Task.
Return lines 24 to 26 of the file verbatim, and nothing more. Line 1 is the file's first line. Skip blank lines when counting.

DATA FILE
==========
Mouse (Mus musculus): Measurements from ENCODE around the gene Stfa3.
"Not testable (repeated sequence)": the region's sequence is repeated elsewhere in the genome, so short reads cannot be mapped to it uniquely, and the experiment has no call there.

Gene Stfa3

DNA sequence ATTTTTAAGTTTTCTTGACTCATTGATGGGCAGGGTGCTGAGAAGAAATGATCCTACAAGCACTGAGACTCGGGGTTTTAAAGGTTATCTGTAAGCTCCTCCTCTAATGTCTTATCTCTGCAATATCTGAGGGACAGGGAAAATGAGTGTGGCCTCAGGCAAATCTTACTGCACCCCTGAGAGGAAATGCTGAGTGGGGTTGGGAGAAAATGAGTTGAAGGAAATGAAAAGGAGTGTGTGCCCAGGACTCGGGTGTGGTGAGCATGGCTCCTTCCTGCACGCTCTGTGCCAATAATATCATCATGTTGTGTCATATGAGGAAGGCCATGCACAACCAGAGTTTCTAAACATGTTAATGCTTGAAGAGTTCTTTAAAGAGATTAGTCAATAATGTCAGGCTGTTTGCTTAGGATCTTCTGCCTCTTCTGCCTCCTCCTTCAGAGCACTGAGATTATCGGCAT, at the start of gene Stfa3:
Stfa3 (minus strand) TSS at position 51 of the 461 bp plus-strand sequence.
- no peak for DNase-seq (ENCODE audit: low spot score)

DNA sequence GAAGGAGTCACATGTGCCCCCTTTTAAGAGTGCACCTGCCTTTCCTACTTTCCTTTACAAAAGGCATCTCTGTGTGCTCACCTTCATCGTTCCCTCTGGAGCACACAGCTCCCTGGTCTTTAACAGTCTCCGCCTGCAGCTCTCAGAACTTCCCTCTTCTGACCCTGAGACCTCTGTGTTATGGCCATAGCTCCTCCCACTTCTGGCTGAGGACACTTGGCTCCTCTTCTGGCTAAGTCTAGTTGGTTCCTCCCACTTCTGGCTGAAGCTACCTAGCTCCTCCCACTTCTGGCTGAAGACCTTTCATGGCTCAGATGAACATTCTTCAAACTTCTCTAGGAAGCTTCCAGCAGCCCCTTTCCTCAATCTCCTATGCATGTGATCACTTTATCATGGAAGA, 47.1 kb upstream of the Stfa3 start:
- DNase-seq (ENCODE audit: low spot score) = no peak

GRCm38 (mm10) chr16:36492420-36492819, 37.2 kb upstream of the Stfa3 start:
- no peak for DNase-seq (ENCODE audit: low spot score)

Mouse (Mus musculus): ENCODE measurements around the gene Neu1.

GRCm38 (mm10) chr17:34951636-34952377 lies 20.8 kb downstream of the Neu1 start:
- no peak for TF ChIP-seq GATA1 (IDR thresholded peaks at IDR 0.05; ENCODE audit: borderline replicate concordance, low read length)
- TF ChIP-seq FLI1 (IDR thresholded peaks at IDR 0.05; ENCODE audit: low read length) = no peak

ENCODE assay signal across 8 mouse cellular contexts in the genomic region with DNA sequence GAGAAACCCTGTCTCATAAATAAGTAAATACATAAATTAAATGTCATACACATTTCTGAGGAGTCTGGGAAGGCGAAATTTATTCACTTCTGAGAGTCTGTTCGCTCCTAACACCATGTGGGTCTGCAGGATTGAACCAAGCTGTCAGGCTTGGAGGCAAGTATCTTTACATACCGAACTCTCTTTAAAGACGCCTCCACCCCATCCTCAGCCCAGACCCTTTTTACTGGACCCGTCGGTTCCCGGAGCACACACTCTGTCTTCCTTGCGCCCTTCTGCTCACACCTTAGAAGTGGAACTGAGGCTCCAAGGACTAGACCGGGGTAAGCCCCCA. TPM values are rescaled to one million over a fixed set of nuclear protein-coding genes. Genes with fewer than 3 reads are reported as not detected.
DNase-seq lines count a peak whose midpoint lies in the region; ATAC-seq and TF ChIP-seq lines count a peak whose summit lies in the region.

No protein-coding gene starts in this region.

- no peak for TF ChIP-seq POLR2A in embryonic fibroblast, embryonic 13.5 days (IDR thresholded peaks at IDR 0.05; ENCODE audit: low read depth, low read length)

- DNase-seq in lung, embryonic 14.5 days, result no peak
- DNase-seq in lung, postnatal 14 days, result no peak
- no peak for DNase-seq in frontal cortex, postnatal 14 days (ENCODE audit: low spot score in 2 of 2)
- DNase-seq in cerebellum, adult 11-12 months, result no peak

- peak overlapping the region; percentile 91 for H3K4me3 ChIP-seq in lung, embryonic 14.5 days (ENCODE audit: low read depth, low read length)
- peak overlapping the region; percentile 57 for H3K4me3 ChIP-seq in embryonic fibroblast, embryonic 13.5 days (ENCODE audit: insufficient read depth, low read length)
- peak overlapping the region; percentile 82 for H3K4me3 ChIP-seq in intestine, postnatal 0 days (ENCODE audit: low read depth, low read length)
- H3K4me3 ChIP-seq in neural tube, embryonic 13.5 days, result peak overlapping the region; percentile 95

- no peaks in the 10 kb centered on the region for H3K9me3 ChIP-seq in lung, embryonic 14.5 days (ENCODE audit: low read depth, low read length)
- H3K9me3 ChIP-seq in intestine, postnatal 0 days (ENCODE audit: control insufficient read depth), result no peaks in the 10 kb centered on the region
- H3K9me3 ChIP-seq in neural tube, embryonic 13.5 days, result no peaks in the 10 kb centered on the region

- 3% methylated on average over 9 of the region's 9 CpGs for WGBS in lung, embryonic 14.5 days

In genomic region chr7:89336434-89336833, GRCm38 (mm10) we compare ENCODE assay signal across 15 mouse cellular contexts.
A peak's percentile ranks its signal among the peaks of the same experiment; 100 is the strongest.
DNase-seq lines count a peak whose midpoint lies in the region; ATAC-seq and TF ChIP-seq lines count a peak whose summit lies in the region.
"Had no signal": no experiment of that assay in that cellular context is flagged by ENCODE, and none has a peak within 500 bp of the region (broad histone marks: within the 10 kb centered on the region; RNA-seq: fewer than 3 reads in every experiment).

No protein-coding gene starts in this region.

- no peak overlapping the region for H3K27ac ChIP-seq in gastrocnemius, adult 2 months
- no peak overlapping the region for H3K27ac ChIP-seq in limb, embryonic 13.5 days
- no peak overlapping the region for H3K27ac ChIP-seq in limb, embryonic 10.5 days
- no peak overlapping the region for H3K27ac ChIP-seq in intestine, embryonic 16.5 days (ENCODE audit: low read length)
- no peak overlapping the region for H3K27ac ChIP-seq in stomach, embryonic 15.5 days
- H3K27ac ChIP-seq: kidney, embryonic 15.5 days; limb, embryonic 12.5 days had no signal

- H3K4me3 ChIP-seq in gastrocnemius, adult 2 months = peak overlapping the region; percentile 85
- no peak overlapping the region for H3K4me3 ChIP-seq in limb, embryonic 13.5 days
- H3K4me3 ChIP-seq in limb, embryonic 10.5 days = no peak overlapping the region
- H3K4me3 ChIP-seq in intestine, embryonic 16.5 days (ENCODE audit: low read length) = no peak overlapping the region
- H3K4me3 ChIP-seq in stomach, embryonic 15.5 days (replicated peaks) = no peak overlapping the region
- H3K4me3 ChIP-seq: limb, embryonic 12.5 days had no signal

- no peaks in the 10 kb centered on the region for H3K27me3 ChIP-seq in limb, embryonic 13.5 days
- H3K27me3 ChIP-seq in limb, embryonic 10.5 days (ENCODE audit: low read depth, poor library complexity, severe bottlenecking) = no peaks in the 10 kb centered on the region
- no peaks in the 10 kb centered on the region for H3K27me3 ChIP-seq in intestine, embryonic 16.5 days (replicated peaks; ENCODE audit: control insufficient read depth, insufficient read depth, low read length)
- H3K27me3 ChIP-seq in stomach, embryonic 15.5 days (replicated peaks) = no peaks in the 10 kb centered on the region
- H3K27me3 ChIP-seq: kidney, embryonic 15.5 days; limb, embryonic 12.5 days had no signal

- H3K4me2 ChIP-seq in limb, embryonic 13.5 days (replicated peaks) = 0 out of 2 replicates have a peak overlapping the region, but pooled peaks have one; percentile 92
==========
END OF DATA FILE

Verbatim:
- peak overlapping the region; percentile 57 for H3K4me3 ChIP-seq in embryonic fibroblast, embryonic 13.5 days (ENCODE audit: insufficient read depth, low read length)
- peak overlapping the region; percentile 82 for H3K4me3 ChIP-seq in intestine, postnatal 0 days (ENCODE audit: low read depth, low read length)
- H3K4me3 ChIP-seq in neural tube, embryonic 13.5 days, result peak overlapping the region; percentile 95